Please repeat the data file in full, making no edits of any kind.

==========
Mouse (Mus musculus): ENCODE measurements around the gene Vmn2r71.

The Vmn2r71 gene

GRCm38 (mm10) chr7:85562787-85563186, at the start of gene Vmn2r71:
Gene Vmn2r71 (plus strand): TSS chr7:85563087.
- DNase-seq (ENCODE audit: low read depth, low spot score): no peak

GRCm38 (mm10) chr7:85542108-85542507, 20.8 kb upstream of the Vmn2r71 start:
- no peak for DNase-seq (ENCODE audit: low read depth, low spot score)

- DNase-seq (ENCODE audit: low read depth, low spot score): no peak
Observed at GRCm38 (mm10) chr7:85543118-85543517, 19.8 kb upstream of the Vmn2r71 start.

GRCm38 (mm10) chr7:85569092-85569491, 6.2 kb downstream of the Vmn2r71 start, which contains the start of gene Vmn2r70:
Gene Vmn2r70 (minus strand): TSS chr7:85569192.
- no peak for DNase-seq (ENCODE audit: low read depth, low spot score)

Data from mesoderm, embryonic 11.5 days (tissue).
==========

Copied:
Mouse (Mus musculus): ENCODE measurements around the gene Vmn2r71.

The Vmn2r71 gene

GRCm38 (mm10) chr7:85562787-85563186, at the start of gene Vmn2r71:
Gene Vmn2r71 (plus strand): TSS chr7:85563087.
- DNase-seq (ENCODE audit: low read depth, low spot score): no peak

GRCm38 (mm10) chr7:85542108-85542507, 20.8 kb upstream of the Vmn2r71 start:
- no peak for DNase-seq (ENCODE audit: low read depth, low spot score)

- DNase-seq (ENCODE audit: low read depth, low spot score): no peak
Observed at GRCm38 (mm10) chr7:85543118-85543517, 19.8 kb upstream of the Vmn2r71 start.

GRCm38 (mm10) chr7:85569092-85569491, 6.2 kb downstream of the Vmn2r71 start, which contains the start of gene Vmn2r70:
Gene Vmn2r70 (minus strand): TSS chr7:85569192.
- no peak for DNase-seq (ENCODE audit: low read depth, low spot score)

Data from mesoderm, embryonic 11.5 days (tissue).